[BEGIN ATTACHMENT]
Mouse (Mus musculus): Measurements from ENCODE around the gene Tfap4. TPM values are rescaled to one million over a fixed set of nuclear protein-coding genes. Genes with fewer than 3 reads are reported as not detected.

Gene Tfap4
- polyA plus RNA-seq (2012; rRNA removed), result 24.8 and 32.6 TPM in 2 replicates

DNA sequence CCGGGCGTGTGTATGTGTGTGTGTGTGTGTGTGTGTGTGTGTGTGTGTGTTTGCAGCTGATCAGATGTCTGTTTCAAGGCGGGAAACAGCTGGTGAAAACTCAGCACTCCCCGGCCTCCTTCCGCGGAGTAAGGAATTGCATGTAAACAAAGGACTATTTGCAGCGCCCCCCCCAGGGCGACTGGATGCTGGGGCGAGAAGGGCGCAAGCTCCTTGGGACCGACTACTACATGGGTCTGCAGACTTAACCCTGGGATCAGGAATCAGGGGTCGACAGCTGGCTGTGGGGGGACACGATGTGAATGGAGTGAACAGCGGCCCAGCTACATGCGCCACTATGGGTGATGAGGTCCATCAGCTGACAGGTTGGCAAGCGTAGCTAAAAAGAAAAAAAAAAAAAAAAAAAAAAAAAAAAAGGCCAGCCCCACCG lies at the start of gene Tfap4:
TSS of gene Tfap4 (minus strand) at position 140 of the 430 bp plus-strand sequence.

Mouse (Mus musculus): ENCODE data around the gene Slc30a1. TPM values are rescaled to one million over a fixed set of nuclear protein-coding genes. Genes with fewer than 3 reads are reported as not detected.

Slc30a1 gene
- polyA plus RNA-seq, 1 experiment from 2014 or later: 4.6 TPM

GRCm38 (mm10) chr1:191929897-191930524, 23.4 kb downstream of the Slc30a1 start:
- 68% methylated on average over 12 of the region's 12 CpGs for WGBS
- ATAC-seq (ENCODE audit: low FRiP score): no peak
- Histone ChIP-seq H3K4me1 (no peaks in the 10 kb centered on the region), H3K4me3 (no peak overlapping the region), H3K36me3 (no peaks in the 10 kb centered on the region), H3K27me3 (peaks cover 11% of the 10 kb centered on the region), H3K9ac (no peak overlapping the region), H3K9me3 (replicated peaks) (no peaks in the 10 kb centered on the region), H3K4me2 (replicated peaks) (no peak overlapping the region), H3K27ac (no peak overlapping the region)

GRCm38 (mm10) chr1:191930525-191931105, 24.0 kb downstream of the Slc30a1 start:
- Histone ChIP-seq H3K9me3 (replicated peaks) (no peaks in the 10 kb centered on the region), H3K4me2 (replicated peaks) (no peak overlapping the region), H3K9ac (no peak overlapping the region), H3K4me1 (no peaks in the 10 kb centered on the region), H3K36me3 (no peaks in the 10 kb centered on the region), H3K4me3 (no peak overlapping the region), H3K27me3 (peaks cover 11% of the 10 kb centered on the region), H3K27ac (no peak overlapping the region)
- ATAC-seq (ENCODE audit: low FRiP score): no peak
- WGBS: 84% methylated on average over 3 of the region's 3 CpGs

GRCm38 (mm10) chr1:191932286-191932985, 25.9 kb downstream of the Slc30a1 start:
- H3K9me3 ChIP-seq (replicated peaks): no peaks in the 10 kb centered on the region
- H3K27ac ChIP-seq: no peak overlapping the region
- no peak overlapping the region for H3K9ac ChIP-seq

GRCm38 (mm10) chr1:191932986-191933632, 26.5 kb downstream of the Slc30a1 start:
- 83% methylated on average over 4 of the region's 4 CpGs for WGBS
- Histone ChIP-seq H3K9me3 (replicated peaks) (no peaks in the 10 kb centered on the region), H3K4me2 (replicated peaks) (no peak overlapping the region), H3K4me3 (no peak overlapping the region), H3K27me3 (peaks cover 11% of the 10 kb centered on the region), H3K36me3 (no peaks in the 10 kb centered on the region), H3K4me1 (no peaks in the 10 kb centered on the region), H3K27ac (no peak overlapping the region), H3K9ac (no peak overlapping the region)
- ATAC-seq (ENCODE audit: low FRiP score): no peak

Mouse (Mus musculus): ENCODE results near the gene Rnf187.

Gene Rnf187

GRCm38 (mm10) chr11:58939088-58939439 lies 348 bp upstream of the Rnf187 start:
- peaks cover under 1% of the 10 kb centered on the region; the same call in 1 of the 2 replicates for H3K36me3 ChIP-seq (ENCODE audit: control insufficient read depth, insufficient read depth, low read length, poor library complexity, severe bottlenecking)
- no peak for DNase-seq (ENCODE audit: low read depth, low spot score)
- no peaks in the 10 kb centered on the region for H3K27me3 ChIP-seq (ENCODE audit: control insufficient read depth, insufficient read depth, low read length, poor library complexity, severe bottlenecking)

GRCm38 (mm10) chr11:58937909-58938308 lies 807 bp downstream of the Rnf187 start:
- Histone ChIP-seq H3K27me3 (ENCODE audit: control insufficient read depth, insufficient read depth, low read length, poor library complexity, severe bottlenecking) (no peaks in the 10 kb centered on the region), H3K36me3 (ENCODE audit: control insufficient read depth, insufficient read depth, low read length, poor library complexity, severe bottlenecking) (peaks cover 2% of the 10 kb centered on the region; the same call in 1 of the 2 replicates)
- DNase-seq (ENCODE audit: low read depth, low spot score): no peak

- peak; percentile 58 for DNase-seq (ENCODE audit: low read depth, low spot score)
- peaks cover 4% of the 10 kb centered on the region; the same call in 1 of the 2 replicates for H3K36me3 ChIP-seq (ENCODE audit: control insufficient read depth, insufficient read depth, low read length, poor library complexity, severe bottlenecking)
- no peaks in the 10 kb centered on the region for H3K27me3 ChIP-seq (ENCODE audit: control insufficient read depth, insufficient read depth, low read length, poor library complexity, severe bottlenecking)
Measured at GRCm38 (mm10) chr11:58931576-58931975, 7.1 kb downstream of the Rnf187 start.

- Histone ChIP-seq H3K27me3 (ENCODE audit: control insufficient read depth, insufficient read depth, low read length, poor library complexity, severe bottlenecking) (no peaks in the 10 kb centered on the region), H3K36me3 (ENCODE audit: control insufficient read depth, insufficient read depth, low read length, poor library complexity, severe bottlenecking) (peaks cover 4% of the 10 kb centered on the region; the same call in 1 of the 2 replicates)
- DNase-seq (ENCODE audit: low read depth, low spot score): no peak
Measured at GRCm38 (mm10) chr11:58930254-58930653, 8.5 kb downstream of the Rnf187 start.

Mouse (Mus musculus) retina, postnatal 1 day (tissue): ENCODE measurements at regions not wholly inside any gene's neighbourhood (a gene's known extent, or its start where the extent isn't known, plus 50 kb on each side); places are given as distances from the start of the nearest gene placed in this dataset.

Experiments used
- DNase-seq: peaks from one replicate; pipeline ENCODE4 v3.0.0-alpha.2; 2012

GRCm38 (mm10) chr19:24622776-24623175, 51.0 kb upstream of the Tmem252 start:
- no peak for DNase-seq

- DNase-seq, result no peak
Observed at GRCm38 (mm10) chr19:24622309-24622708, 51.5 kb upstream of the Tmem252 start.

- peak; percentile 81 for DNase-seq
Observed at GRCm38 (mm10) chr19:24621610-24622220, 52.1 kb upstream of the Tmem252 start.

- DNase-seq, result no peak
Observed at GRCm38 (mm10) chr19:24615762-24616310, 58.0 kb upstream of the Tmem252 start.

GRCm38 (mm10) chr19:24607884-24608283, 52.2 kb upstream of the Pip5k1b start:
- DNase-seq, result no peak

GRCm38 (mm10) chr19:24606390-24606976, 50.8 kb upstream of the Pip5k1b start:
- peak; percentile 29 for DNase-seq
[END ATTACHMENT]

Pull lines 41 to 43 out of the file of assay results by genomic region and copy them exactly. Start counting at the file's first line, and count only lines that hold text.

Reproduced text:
Mouse (Mus musculus) retina, postnatal 1 day (tissue): ENCODE measurements at regions not wholly inside any gene's neighbourhood (a gene's known extent, or its start where the extent isn't known, plus 50 kb on each side); places are given as distances from the start of the nearest gene placed in this dataset.

Experiments used
- DNase-seq: peaks from one replicate; pipeline ENCODE4 v3.0.0-alpha.2; 2012